Categories of Special Interest
In Use As
1930 - 1935
Detached nine-bay three-storey school and convent, built 1931, having three-bay entrance porch to front (west) elevation, and extensive later extensions to rear (east) and south. Flat roofs having stepped parapet, with decorative scrolls and central cross motif to principal elevations. Moulded cornice. Rendered walls having render quoins and roundels to ground floor. Render panels with swag detail flanking door. Round-headed window openings to ground floor front elevation, having rendered sills, surrounds and keystones, render impost course. Square-headed window openings having rendered sills and surrounds to porch, to upper floors and to rear elevation. Continuous sill course to second floor. Replacement uPVC windows. Rusticated rendered doorcase to porch, having moulded cornice, render Loreto coat of arms and decorative metal cross. Round-headed door opening having double-leaf timber panelled doors, rendered lintel and replacement uPVC fanlight, render steps. Set back from road in own grounds with textured concrete blockwork boundary wall having concrete coping and wall postbox to north-east. Wrought-iron double leaf entrance gates to front, having decorative crest and signage, flanked by wrought-iron square-profile piers, in turn flanked by matching railings on rendered plinth, and square-profile piers. Flight of steps from gate, having rendered retaining walls with matching railings and piers. Vehicular entrance to north of site.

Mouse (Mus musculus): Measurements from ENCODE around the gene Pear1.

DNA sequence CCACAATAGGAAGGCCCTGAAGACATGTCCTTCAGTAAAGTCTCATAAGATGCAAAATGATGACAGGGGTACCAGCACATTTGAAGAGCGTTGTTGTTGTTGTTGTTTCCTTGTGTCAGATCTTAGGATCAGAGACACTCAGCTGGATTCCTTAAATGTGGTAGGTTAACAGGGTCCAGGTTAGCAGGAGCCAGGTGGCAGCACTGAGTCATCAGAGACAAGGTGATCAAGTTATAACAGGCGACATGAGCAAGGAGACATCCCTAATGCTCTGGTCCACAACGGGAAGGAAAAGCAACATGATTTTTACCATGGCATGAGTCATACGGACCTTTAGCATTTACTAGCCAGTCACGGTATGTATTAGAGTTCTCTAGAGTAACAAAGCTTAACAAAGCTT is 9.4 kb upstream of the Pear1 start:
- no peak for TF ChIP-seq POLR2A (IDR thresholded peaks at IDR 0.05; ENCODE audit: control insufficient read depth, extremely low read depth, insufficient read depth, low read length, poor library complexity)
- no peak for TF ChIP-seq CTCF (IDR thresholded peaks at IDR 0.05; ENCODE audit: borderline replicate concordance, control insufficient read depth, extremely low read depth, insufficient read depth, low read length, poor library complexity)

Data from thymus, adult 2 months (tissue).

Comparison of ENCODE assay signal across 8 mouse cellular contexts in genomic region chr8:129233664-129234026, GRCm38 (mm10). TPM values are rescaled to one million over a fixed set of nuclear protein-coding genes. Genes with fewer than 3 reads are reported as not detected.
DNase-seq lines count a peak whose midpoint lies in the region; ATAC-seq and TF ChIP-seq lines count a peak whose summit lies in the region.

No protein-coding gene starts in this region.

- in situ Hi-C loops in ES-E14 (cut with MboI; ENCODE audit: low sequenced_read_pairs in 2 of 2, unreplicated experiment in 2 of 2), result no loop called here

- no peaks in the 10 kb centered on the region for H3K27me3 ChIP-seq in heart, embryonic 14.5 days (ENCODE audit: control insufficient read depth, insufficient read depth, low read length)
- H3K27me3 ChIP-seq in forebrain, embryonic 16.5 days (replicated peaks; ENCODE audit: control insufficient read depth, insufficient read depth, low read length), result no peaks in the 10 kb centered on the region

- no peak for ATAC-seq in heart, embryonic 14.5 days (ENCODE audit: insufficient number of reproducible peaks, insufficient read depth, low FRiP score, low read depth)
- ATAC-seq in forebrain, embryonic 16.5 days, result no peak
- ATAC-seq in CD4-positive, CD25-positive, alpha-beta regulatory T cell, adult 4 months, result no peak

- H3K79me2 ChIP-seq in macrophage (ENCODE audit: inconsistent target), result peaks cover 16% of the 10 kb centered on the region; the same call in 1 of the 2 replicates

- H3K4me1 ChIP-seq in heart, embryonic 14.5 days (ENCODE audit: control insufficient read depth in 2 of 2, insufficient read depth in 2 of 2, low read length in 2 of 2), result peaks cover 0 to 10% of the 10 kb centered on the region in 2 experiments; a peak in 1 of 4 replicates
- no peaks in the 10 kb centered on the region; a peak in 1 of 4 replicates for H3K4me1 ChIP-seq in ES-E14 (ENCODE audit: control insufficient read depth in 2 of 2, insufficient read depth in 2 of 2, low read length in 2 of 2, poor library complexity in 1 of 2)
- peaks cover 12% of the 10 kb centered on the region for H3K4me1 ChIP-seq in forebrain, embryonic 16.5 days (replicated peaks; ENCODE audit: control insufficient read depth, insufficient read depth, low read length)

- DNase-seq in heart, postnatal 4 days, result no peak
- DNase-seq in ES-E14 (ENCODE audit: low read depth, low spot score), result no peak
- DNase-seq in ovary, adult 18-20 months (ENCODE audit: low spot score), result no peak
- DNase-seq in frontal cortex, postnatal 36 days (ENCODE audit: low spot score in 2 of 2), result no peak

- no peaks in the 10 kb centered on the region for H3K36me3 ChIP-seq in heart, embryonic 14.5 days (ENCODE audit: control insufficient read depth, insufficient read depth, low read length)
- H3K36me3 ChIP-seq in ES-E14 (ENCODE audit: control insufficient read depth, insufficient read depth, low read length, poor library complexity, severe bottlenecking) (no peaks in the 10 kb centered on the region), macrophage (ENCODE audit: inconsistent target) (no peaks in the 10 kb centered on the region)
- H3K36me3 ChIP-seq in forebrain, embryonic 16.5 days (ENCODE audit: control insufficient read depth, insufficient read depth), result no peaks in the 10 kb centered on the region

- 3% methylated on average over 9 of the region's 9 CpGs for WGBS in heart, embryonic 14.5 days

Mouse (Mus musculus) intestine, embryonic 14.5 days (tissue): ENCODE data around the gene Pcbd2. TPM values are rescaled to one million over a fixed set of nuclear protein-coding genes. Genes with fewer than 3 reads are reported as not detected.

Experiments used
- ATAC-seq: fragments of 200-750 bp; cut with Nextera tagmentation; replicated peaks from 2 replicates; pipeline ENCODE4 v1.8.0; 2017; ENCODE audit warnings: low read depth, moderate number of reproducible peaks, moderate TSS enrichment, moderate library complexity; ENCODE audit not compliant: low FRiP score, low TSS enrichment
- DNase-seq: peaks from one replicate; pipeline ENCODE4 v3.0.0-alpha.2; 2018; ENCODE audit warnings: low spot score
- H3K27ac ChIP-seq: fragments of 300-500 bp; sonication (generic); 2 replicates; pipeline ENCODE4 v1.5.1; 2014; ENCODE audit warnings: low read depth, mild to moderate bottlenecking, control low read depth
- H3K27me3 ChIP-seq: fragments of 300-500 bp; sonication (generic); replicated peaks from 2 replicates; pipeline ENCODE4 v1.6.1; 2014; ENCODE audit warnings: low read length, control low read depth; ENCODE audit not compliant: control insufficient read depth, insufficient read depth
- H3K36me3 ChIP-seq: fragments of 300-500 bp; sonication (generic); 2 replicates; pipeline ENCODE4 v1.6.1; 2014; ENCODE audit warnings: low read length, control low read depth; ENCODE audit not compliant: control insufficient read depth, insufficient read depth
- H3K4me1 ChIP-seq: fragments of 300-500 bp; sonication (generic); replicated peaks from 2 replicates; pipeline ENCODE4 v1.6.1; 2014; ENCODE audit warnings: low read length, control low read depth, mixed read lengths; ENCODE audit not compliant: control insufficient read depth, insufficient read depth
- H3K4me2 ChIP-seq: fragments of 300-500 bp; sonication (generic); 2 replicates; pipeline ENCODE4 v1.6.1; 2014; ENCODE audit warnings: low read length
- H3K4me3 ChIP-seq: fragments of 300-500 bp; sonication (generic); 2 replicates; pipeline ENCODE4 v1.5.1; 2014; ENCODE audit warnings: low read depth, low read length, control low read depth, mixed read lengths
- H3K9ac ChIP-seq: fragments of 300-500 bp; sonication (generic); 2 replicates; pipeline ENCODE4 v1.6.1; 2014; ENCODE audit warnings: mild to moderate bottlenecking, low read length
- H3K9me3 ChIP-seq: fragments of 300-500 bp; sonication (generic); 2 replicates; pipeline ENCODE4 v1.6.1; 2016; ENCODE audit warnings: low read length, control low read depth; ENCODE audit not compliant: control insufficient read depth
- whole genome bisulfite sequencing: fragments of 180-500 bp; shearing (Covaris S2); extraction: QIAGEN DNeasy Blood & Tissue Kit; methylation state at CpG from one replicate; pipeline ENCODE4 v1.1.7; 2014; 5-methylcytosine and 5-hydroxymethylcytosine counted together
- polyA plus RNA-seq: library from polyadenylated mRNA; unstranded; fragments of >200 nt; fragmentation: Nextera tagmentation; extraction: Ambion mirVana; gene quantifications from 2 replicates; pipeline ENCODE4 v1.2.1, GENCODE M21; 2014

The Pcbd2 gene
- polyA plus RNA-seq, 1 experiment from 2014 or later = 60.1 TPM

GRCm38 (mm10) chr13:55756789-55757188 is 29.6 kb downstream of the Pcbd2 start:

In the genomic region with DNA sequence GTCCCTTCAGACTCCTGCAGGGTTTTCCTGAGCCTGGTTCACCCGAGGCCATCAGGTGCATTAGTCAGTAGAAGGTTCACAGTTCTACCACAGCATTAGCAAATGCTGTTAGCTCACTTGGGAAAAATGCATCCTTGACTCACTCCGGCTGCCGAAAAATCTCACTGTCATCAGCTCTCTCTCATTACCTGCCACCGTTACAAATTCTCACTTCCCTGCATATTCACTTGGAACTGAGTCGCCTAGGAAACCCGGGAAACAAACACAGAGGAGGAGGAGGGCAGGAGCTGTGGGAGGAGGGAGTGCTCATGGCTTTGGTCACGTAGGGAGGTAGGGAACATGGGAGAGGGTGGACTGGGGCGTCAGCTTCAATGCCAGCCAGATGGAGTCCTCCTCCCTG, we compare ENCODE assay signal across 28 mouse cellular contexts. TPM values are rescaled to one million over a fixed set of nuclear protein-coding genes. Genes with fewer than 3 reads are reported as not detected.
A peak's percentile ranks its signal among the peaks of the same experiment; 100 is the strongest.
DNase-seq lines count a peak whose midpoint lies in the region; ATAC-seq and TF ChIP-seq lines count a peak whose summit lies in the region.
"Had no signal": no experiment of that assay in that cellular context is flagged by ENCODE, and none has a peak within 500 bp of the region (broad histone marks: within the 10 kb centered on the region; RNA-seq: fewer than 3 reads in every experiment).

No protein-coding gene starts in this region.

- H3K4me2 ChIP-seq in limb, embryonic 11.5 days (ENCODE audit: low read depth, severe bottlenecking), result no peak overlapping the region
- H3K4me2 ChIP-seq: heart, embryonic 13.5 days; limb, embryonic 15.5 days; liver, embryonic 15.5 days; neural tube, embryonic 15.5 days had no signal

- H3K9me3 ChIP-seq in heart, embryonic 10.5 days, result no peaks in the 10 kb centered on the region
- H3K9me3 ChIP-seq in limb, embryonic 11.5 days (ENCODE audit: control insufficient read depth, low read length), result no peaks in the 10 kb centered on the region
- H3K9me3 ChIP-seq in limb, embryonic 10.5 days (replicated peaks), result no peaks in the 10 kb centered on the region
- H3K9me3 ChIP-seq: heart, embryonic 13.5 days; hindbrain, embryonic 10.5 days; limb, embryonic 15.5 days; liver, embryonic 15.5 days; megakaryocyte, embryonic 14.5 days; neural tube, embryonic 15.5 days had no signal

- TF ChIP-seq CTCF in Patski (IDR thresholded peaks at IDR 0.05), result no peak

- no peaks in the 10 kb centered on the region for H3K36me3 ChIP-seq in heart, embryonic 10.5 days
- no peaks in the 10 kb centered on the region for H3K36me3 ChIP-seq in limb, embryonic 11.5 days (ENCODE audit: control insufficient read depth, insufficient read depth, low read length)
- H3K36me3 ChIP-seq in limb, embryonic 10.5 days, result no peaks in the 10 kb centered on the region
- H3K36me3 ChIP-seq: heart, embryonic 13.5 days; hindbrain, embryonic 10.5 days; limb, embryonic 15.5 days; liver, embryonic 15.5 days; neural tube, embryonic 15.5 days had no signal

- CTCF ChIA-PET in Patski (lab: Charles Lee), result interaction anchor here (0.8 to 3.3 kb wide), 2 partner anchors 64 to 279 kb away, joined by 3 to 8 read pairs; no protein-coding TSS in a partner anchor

Loreto Convent School was built on the grounds of Carnaclough House in 1931, with extensions added in 1950 and 1967, and a new school block constructed in 1972. An imposing structure, the austere architectural language and scale of the building make it a prominent feature in the surrounding streetscape, distinguished by the ground floor window openings, render detailing, and an impressive doorcase to the primary entrance. The Loreto convent and school complex, accommodating a primary and secondary school, and community centre, are in active use by the local community. These buildings form part of an interesting group of related structures that is a reminder of the important role that the Loreto Sisters have played in the social history of Crumlin.